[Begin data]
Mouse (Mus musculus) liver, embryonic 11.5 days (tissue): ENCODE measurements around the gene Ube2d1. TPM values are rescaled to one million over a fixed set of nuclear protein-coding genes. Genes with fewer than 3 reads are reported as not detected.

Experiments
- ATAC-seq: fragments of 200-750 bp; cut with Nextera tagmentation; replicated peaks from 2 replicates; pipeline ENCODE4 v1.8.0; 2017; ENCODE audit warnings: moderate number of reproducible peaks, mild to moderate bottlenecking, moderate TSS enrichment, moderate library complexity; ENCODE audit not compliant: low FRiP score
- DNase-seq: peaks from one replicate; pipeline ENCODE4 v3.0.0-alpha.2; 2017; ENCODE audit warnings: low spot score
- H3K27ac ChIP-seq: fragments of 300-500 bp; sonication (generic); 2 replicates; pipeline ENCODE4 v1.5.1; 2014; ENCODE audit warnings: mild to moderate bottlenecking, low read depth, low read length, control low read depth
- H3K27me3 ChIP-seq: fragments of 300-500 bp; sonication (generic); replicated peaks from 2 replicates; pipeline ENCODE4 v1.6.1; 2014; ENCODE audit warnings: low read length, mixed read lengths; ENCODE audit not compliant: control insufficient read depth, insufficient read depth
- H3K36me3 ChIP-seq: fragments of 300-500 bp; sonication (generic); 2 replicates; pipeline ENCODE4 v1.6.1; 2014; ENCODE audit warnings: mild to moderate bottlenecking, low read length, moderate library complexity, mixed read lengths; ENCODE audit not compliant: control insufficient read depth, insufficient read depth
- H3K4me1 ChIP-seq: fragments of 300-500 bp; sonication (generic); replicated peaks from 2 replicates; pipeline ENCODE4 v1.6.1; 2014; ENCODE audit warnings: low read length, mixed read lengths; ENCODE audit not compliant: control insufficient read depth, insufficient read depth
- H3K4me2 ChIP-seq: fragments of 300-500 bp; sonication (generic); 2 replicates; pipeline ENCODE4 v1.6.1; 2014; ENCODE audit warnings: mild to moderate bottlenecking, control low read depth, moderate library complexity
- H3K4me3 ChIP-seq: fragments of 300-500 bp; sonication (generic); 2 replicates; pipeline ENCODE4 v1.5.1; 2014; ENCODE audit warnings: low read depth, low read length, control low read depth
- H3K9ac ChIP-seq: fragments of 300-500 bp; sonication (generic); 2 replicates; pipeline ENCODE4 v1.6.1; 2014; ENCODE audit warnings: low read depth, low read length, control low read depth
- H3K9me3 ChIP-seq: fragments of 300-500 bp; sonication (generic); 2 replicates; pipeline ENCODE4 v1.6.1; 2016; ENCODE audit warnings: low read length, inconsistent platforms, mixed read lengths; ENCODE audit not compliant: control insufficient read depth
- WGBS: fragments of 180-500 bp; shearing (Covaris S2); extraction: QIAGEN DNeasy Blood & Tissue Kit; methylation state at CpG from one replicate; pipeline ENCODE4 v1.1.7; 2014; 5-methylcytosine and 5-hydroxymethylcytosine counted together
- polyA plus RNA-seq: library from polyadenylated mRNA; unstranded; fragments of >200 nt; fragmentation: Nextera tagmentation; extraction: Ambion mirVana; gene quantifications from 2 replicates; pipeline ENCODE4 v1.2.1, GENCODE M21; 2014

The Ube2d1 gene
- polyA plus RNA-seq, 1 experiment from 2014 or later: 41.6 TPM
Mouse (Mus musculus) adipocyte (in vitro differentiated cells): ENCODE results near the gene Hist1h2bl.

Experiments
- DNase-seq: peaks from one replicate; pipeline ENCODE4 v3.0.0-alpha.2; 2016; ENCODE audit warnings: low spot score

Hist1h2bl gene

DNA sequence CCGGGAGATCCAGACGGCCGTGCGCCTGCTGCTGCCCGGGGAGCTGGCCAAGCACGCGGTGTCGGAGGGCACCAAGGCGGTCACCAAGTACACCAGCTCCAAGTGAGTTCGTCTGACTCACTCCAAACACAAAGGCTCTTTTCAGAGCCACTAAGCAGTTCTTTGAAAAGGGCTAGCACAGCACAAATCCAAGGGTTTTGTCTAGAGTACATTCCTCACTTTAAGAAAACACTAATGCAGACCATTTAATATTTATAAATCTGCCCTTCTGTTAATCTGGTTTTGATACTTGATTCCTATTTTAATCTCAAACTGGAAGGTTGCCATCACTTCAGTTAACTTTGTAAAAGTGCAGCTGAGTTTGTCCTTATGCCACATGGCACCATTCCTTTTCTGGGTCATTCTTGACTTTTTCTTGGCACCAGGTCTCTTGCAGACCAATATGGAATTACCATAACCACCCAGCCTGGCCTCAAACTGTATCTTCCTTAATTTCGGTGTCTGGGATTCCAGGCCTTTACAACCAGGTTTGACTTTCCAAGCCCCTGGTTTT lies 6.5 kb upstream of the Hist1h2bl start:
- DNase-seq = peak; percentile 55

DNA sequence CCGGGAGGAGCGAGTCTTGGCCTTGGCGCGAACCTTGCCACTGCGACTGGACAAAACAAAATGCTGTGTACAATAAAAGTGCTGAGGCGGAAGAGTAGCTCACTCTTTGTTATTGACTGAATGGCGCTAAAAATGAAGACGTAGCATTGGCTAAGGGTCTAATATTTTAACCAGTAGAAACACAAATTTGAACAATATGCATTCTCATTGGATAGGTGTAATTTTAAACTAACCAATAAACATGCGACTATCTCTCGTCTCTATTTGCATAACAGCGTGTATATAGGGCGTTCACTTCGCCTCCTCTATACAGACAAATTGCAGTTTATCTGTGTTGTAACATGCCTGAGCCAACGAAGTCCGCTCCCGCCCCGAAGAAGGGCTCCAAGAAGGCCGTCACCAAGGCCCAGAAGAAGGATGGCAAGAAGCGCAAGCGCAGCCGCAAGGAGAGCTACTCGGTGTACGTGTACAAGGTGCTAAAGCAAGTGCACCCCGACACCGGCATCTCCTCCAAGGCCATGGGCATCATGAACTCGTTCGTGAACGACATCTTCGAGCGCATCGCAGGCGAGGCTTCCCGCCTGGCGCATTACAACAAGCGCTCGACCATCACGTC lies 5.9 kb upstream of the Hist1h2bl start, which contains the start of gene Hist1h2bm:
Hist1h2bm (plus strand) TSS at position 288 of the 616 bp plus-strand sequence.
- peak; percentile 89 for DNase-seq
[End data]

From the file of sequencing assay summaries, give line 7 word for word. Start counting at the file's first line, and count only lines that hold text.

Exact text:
- H3K36me3 ChIP-seq: fragments of 300-500 bp; sonication (generic); 2 replicates; pipeline ENCODE4 v1.6.1; 2014; ENCODE audit warnings: mild to moderate bottlenecking, low read length, moderate library complexity, mixed read lengths; ENCODE audit not compliant: control insufficient read depth, insufficient read depth